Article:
A defendant has the initial burden of demonstrating that purposeful discrimination exists. Sanders v. State, (1972) 259 Ind. 43, 284 N.E.2d 751. In this case, as in Sanders, "... the issue before this Court is whether or not counsel for Appellant established a `significant disparity' between the percentage of Negro citizens selected for jury duty and the percentage of Negro citizens in the community. If he has done so, his Motion to Strike the Jury Panel should have been sustained because the State failed to introduce any evidence to overcome the inference of discrimination." Sanders v. State, supra at 53-54, 284 N.E.2d at 756.

The Appellant's argument does not meet its initial burden for several reasons. First, the Appellant asks us to make an assumption we cannot make. It is suggested that this court should take judicial notice of the fact that certain of the communities listed by the Appellant are racially mixed and that certain others are not. We are presented only with the Appellant's assertion to support this proposition. The Appellant suggests that this is within the "common knowledge" of the community, but we would hasten to add that this court is not located in Lake County and cannot be expected to be privy to the common knowledge of that community.

Even if we assume that this demographic analysis is correct, the Appellant's argument is still insufficient. The Appellant has not presented to us statistics of those citizens selected to serve as jurors. Rather, the statistics are those of veniremen selected and appearing to serve. "It would be an absurd exercise in speculation for this court to invalidate a jury selection process when the only evidence on the subject relate solely to the persons appearing for duty rather than to the persons selected on the original panel. Therefore, we need not decide what constitutes a `significant disparity' since the appellant failed to introduce reliable data upon which to base a finding." Sanders v. State, supra at 54, 284 N.E.2d at 757.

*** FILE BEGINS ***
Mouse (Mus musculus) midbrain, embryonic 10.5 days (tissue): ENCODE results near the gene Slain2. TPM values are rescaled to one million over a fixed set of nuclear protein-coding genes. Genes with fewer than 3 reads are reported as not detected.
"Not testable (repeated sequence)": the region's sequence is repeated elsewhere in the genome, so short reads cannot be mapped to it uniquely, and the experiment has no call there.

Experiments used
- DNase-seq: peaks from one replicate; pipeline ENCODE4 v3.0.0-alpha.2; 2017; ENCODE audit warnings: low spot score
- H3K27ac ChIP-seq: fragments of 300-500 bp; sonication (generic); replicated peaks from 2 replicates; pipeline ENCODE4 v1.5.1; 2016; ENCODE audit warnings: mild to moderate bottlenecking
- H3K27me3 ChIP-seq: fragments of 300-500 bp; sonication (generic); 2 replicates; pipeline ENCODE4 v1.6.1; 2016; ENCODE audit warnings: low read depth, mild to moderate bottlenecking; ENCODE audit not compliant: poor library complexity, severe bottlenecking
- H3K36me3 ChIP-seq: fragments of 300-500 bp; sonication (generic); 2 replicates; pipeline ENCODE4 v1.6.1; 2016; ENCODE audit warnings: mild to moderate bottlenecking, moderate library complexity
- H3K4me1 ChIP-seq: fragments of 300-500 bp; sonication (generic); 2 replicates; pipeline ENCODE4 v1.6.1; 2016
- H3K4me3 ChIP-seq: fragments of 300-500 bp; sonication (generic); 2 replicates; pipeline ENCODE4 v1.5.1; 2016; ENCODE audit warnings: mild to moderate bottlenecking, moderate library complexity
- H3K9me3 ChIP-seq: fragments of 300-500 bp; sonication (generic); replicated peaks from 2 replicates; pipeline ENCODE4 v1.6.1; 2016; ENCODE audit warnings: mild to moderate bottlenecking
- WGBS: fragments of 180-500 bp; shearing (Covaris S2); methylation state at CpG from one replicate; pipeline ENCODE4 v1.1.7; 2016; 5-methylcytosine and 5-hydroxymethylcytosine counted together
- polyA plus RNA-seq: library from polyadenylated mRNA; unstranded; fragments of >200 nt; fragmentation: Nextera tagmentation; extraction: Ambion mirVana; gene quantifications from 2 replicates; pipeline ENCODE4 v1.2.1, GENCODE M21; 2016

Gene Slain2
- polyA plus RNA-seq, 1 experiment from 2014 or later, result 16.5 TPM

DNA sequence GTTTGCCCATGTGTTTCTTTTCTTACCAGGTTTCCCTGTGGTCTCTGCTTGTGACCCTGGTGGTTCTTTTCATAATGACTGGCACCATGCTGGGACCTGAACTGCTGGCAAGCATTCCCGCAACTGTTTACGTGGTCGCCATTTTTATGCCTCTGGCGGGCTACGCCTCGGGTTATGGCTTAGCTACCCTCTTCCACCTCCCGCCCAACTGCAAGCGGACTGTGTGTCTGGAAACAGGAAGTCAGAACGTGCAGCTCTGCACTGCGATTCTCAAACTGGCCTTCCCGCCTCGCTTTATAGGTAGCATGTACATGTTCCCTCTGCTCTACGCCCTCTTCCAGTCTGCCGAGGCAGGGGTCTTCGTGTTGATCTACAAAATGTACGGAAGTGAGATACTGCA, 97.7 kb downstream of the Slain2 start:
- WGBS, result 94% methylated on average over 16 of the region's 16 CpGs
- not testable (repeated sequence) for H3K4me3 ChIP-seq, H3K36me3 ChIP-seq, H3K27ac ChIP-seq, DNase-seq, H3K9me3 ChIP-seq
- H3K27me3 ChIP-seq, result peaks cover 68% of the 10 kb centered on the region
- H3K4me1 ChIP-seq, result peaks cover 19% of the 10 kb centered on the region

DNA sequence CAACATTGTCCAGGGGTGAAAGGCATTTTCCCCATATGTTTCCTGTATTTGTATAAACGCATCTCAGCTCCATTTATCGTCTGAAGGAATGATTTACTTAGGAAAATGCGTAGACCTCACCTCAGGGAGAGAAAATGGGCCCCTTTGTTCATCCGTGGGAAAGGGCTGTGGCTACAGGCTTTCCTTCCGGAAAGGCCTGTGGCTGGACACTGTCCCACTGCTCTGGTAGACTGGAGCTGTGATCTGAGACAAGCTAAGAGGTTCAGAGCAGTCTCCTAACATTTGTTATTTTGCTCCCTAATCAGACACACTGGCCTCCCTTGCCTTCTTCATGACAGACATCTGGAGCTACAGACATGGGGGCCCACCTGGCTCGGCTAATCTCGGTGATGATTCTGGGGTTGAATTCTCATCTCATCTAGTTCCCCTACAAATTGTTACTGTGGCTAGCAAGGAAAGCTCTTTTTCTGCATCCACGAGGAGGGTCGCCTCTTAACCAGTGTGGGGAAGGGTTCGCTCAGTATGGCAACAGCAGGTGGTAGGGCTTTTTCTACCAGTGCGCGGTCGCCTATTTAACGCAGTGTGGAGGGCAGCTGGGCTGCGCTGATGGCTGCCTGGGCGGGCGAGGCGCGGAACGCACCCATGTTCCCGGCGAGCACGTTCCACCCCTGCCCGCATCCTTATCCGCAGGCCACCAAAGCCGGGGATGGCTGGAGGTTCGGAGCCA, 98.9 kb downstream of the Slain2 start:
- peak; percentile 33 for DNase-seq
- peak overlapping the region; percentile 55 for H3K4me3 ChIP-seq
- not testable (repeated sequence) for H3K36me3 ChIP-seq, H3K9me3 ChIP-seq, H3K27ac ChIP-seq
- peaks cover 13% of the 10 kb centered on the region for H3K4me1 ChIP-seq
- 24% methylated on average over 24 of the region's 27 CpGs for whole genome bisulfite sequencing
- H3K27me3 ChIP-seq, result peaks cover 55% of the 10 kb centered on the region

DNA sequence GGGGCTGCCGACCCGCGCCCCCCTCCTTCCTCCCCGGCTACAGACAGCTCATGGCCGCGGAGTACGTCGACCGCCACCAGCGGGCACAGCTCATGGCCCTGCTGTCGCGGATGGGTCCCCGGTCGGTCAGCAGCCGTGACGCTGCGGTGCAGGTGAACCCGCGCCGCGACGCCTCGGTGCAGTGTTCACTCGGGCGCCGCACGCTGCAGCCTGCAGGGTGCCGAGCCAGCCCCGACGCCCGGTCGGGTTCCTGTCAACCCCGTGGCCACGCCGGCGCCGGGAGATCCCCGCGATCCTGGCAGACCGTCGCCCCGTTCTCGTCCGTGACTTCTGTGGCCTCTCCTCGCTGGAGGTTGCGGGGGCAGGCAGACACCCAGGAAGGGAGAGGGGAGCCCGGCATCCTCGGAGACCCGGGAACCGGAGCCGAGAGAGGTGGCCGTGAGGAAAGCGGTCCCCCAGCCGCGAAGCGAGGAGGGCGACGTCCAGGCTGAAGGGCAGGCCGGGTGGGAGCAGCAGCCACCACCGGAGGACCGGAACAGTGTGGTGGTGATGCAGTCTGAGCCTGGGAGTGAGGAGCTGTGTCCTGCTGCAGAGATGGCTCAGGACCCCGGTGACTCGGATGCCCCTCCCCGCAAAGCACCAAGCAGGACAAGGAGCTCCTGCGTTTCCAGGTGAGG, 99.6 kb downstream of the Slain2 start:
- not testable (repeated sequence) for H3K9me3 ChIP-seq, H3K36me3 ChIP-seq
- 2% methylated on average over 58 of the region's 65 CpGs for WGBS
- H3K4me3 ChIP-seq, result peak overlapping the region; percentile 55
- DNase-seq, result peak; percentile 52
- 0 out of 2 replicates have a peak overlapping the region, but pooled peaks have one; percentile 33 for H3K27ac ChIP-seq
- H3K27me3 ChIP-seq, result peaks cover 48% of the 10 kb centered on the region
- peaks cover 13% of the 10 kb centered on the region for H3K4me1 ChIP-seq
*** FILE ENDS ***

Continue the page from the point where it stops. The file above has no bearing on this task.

A third factor also presents itself and should be noted. The Appellant does not indicate the race of the prospective jurors complained of, nor does he indicate the race of the jurors finally selected. This is a rather suspicious omission in an argument which charges racial discrimination. The Appellant's reliance on the geographic distribution of prospective jurors is at best an *744 indirect means of supporting the argument presented to us and at worst is no support at all. The argument presented does not raise an inference of racial discrimination. We find no error.


The second issue presented concerns the sufficiency of the evidence of the Appellant's sanity. Because the burden of proof on the issue of sanity never shifts from the State, it is contended that "the testimony of the court's witnesses must be disregarded in determining whether, as a matter of law, the State has sustained its burden by introducing any competent evidence concerning the sanity of the defendant." If we do not consider the testimony of the court-appointed physicians, the evidence of sanity is indeed meager. The Appellant is incorrect in his conclusion that this testimony should be disregarded.